An attack on a police station in northeastern Nigeria killed at least 12 people and wounded five others, authorities said Saturday, amid a growing wave of attacks by a radical Islamist sect.
The assault on the capital of Gombe state targeted a divisional police headquarters and a federal prison there Friday night, local police commissioner Orubebe Ghandi Ebikeme said. Explosions could be heard across the city as sporadic gunfire continued into the night.
The attack on the prison did not free any prisoners, Ebikeme said. Kayode Odeyemi, a spokesman for the Nigerian Prisons Service, said Saturday he had heard of the attack but had no details.
It remained difficult Saturday to independently verify what had happened in Gombe, as the local government imposed a 24-hour curfew, forcing already frightened residents to remain indoors. Residents around the divisional police station said the area took heavy damage during the fighting.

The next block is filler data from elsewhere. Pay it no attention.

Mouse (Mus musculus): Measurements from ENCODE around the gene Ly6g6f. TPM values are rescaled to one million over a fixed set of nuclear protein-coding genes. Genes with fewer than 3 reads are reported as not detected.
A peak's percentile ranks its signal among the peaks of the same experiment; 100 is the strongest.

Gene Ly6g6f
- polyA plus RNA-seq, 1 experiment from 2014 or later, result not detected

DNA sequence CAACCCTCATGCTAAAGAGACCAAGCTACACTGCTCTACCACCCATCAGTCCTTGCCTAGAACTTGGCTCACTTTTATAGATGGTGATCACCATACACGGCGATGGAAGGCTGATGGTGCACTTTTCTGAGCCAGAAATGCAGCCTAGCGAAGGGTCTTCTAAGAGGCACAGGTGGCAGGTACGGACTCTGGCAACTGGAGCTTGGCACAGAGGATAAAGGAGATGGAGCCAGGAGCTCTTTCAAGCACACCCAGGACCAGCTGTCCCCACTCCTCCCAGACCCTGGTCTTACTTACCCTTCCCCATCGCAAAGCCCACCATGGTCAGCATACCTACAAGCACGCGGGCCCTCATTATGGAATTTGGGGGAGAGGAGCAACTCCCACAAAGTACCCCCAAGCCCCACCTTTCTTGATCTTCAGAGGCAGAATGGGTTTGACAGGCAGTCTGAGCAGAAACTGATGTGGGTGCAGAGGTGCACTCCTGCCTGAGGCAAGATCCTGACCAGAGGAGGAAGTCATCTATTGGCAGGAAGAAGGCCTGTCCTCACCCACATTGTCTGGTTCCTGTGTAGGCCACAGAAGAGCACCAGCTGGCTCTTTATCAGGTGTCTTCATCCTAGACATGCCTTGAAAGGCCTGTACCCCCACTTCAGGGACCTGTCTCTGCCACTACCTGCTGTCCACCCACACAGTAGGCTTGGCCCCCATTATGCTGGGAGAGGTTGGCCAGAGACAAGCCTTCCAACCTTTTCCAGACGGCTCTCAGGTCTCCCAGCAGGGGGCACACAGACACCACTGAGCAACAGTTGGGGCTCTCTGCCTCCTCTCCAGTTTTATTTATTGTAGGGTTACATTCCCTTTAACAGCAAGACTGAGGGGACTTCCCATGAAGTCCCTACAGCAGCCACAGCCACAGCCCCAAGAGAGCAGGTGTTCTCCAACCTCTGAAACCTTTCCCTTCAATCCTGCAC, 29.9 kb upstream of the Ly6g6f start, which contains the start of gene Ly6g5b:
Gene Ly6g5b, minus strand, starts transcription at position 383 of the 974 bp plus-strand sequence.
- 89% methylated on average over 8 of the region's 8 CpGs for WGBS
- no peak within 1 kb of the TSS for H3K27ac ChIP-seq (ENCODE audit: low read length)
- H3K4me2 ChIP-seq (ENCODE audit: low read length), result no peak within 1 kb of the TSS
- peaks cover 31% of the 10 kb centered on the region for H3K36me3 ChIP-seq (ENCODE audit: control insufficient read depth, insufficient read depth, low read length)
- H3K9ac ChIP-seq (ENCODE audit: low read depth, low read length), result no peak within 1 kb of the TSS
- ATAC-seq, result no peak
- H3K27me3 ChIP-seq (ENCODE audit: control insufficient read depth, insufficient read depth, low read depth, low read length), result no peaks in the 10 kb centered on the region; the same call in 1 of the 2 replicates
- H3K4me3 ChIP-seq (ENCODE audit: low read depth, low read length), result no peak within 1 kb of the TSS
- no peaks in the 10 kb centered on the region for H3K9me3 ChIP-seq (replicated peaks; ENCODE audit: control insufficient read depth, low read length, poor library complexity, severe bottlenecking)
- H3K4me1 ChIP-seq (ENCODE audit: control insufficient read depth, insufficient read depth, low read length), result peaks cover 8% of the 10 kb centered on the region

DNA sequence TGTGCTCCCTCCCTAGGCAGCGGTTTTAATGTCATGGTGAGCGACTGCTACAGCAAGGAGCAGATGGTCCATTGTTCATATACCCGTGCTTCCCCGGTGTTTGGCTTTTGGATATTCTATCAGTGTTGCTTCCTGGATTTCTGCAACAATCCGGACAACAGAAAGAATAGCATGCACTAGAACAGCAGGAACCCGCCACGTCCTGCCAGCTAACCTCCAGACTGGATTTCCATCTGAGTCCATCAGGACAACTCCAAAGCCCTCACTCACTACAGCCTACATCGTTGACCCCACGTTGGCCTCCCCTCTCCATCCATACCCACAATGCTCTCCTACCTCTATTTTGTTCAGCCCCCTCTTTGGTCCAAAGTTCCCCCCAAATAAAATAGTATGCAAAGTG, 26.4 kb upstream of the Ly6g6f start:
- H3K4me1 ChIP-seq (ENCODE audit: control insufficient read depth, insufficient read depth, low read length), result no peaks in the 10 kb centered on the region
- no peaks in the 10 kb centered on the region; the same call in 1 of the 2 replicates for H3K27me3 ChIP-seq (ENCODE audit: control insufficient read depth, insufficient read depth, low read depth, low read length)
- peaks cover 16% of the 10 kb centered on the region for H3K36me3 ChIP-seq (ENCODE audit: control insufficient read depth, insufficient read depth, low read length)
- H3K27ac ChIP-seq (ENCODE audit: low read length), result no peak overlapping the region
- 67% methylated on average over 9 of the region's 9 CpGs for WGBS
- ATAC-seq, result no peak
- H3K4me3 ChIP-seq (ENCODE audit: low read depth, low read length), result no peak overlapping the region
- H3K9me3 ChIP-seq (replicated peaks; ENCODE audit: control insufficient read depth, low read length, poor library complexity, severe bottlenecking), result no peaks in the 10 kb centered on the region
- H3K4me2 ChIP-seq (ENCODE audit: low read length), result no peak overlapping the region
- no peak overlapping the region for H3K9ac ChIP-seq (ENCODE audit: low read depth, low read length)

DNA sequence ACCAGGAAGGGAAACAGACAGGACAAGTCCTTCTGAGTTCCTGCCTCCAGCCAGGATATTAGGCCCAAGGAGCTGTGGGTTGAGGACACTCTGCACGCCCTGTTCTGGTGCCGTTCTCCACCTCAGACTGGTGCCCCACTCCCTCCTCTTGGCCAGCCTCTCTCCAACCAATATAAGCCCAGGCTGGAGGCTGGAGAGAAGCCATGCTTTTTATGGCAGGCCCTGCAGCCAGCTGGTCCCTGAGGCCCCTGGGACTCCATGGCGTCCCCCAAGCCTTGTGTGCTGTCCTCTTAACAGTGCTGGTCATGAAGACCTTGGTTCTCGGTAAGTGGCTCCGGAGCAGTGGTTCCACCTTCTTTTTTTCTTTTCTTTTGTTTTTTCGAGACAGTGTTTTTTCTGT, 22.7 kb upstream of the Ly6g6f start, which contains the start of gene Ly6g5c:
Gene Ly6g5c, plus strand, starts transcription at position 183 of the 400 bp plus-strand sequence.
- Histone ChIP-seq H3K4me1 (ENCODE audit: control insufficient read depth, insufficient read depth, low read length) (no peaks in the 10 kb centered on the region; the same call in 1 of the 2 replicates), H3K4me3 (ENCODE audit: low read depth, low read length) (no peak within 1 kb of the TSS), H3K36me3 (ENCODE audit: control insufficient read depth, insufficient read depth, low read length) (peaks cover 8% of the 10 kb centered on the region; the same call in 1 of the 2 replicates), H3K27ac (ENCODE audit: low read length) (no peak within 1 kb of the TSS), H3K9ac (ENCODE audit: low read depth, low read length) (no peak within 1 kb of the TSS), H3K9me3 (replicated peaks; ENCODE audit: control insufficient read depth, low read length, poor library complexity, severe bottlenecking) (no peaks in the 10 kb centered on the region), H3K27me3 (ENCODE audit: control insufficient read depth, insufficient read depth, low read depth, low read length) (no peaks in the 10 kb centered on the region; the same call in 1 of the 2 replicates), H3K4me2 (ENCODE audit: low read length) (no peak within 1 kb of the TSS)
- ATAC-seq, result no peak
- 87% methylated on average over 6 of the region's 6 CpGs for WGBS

Authorities made no arrests and said that they had no immediate suspects. Suspicion, however, immediately fell on the radical sect known as Boko Haram.
Boko Haram, whose name means "Western education is sacrilege" in the local Hausa language, is carrying out increasingly sophisticated and bloody attacks in its campaign to implement strict Shariah law and to avenge Muslim killings in Nigeria, a multiethnic nation of more than 160 million people.
The sect has been blamed for killing at least 310 people this year alone, according to an Associated Press count. It also has carried out attacks in Gombe state before. In January, suspected sect gunmen attacked a church in the city during a prayer service, killing at least five people and wounding others.